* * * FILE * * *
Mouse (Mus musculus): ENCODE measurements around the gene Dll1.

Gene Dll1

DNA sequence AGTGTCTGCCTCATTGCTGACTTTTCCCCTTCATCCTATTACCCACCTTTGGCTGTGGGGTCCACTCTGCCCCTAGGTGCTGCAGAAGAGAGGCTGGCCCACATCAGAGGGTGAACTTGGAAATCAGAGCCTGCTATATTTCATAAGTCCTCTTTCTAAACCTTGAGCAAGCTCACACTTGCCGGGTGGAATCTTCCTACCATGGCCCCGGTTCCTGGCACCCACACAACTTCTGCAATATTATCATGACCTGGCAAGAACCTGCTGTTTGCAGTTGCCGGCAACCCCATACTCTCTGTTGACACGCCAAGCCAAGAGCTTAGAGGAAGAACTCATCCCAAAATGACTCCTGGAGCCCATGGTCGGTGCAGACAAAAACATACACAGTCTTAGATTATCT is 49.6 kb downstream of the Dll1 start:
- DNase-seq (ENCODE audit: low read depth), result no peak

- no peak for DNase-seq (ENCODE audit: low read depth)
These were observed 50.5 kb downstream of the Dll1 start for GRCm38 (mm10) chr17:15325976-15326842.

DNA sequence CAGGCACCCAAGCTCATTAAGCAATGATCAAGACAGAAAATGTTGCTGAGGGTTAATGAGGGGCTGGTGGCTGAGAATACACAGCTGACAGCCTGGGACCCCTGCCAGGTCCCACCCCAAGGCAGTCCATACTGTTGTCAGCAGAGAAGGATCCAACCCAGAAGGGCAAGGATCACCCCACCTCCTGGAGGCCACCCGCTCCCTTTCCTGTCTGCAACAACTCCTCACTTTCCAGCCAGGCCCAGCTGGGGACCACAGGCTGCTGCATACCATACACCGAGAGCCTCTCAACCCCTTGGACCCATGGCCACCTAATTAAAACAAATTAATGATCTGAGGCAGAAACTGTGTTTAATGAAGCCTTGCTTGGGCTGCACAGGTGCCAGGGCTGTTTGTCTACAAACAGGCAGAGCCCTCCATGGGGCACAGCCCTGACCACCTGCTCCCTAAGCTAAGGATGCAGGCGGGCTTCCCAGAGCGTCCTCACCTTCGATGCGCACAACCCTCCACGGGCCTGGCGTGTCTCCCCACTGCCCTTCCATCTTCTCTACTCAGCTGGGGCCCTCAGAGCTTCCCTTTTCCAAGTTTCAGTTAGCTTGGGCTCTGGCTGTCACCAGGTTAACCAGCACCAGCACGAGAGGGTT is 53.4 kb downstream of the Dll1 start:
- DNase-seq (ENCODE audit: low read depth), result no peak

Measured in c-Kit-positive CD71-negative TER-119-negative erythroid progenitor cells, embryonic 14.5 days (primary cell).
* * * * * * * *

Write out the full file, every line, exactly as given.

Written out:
Mouse (Mus musculus): ENCODE measurements around the gene Dll1.

Gene Dll1

DNA sequence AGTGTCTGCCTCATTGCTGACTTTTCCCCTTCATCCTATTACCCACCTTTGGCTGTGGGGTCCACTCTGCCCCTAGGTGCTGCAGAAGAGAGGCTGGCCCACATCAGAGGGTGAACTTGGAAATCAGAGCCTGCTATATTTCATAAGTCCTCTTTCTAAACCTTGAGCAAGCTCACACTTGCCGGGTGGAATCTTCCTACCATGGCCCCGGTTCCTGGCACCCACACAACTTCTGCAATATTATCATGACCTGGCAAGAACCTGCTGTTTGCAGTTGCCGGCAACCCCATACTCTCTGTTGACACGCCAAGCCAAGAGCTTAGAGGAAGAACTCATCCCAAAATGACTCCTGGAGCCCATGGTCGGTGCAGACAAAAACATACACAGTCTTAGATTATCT is 49.6 kb downstream of the Dll1 start:
- DNase-seq (ENCODE audit: low read depth), result no peak

- no peak for DNase-seq (ENCODE audit: low read depth)
These were observed 50.5 kb downstream of the Dll1 start for GRCm38 (mm10) chr17:15325976-15326842.

DNA sequence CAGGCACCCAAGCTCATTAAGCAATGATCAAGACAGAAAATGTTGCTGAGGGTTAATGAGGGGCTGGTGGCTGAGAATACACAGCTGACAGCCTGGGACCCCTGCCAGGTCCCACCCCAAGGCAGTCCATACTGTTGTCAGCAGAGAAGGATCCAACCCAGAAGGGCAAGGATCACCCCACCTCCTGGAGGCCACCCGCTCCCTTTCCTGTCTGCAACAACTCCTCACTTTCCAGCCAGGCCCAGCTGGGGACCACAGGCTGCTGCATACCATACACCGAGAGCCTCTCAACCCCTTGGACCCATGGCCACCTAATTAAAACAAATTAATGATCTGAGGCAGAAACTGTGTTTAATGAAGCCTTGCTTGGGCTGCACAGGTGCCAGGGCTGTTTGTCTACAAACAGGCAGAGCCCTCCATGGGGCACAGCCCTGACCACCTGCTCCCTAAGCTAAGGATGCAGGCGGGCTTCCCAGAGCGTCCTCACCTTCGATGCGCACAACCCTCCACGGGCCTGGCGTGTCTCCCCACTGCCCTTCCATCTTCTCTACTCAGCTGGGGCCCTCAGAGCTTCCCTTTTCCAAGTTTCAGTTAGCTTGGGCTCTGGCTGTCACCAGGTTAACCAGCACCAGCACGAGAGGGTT is 53.4 kb downstream of the Dll1 start:
- DNase-seq (ENCODE audit: low read depth), result no peak

Measured in c-Kit-positive CD71-negative TER-119-negative erythroid progenitor cells, embryonic 14.5 days (primary cell).